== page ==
# Covariance Problem

I'm trying to find the solution to $cov(y_i, \frac{\sum{y_i}}{n})$, where $y_i = \beta_0 + \beta_1x_i + \epsilon_i$ (a regression model).

Here's what I have so far...

$cov(y_i, \frac{\sum{y_i}}{n}) = \frac{1}{n}cov(y_i, \sum{y_i}) = \sum\frac{1}{n}var(y_i) = \frac{1}{n}\sum\sigma^2$, since $var(y_i) = \sigma^2$. But I don't think this is the right solution. Can someone please help me? Thanks!

• Your notation is sloppy and confuses the problem. First, you can't "solve" an expression. Do you mean "simplify"? Second, you are using a free term "$y_i$" in the same expression with a sum that has a dummy index $i$ and the sum contains a term $y_i$. Please make your notation more rigorous--it may be part of what is causing some of your difficulties...
– MPW
Commented Apr 5, 2014 at 23:56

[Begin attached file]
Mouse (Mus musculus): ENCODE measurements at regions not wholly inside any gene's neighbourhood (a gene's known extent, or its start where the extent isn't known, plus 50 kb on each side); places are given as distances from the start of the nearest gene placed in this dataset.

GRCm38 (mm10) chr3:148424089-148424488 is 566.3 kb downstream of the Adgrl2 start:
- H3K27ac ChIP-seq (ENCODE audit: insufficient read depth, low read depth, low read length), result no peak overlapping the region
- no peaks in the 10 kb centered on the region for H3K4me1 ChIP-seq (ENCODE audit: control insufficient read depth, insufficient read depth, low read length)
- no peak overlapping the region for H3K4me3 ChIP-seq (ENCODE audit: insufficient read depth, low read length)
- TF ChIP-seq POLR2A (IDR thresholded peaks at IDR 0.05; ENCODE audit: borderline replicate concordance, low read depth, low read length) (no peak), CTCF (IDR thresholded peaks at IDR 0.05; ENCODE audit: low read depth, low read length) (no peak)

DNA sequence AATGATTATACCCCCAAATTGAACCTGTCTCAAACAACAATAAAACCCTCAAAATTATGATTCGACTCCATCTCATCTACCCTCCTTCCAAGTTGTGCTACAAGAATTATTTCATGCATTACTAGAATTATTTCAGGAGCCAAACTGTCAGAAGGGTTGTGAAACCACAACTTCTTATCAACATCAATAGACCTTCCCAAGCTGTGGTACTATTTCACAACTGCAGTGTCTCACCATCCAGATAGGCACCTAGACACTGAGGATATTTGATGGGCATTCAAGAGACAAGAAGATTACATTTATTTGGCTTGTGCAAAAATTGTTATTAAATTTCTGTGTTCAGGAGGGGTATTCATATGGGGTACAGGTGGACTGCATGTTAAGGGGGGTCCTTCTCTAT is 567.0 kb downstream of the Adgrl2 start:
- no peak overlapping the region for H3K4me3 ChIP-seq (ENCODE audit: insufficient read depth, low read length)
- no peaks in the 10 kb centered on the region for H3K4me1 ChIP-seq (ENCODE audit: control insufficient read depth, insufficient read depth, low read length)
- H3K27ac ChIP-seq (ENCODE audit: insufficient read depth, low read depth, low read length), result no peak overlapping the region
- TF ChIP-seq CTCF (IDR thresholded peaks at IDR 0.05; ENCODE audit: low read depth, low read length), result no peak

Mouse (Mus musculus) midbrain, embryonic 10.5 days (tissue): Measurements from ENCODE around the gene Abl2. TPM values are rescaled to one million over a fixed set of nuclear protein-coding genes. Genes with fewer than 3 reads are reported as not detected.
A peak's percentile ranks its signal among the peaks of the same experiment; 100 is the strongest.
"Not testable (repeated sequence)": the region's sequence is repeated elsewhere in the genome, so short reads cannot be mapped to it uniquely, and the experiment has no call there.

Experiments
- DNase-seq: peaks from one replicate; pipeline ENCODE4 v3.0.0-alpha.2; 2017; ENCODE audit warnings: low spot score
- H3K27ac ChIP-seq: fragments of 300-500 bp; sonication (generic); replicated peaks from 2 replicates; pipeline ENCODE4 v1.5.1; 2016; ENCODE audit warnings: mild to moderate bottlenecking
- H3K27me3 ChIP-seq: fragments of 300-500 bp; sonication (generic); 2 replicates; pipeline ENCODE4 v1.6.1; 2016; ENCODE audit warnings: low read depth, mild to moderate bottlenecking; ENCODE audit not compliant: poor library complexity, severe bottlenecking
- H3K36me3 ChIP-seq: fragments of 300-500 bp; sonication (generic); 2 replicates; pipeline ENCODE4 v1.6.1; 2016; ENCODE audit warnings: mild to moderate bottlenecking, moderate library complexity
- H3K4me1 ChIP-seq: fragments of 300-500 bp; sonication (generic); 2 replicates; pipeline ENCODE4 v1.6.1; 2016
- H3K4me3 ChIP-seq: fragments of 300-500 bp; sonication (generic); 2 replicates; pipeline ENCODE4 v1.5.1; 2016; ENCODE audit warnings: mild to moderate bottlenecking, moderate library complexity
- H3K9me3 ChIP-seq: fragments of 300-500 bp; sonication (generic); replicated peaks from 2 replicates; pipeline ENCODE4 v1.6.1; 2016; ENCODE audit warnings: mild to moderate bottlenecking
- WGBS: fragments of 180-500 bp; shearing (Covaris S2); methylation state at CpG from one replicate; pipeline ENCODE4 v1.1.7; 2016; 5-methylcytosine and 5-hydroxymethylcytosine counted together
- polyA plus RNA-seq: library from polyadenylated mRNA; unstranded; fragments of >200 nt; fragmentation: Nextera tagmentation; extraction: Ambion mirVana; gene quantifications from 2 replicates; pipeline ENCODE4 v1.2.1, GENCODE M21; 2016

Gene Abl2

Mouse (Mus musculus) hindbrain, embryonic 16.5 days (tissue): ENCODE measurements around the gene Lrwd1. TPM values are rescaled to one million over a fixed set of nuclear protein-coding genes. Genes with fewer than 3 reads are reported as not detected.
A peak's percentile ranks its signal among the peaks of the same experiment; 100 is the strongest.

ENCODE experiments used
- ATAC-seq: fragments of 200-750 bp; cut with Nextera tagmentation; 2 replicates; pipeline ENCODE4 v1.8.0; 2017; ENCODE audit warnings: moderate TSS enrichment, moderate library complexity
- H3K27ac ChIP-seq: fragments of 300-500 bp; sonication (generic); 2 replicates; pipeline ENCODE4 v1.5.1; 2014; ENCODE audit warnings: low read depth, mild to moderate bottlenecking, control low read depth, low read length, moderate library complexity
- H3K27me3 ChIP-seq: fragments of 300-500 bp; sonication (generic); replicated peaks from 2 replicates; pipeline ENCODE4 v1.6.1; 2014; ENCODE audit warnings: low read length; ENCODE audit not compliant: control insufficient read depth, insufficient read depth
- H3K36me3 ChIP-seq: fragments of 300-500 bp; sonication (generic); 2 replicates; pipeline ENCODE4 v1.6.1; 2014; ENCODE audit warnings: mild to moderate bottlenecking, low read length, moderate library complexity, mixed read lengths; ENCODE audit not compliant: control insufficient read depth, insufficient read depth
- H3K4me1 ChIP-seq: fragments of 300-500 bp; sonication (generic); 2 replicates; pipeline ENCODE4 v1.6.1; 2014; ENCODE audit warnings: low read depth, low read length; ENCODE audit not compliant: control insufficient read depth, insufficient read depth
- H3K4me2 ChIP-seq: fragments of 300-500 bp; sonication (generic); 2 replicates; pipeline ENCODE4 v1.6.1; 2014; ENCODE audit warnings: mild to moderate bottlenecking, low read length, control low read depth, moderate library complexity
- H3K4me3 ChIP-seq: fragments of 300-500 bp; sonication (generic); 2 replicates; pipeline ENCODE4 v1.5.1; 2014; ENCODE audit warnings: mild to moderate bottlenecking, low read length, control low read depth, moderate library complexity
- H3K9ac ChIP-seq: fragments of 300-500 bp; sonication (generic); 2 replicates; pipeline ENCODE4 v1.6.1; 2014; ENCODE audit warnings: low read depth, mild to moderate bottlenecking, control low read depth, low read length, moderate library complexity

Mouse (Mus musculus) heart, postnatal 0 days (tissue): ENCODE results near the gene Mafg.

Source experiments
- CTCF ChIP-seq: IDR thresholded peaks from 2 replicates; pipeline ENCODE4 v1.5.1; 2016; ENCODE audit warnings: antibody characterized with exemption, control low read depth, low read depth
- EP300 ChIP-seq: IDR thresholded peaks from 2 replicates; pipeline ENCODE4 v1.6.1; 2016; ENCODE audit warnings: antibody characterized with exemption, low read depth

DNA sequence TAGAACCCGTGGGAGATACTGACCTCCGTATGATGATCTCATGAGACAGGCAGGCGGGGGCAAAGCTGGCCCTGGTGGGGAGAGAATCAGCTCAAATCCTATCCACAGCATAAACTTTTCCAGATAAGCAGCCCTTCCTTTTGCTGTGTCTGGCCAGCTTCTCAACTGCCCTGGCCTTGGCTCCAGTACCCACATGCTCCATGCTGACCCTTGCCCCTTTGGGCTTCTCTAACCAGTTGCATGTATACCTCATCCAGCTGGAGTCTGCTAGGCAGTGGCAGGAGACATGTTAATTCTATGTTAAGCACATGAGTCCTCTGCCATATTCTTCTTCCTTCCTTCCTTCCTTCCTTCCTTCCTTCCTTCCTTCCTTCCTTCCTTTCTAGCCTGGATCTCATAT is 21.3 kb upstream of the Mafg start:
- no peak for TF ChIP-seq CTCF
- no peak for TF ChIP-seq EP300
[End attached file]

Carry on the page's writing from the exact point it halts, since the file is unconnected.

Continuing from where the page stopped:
First, I would expand the y's in terms of the underlying variables:

$\sum\limits_{i=1}^n y_i = \sum\limits_{i=1}^n [\beta_0 + \beta_1 x_i + \epsilon_i]=n\beta_0 + \beta_1\sum\limits_{i=1}^n x_i + \sum\limits_{i=1}^n \epsilon_i$

Therefore, $\frac{\sum\limits_{i=1}^n y_i }{n} = \bar y= \beta_0 + \beta_1\bar x + \frac{1}{n}\sum\limits_{i=1}^n \epsilon_i$. Now, a particular $y_t = \beta_0 + \beta_1 x_t + \epsilon_t$.

We now have enough for calculating the covariance:

$cov(y_i,\bar y)=E[y_i \bar y]-E[y_i]E[\bar y]=E[\beta_0^2+\beta_0 \beta_1\bar x+\frac{\beta_0}{n}\sum\limits_{i=1}^n \epsilon_i + \beta_0\beta_1x_i+\beta_1^2\bar x x_i+\frac{\beta_1x_i}{n}\sum\limits_{i=1}^n \epsilon_i +\beta_0\epsilon_i+\beta_1^\bar x \epsilon_i+\frac{\epsilon_i}{n}\sum\limits_{i=1}^n \epsilon_i]-E[\beta_0+\beta_1 x_i+\epsilon_i]E[\beta_0 + \beta_1\bar x + \frac{1}{n}\sum\limits_{i=1}^n \epsilon_i]$

Simplifying the above, we get: $\beta_0^2+\beta_0 \beta_1\bar x + \beta_0\beta_1x_i+\beta_1^2\bar x x_i+E[\frac{\epsilon_i^2}{n}]-[\beta_0+\beta_1 x_i][\beta_0 + \beta_1\bar x]= E[\frac{\epsilon_i^2}{n}] = \frac{\sigma^2}{n}$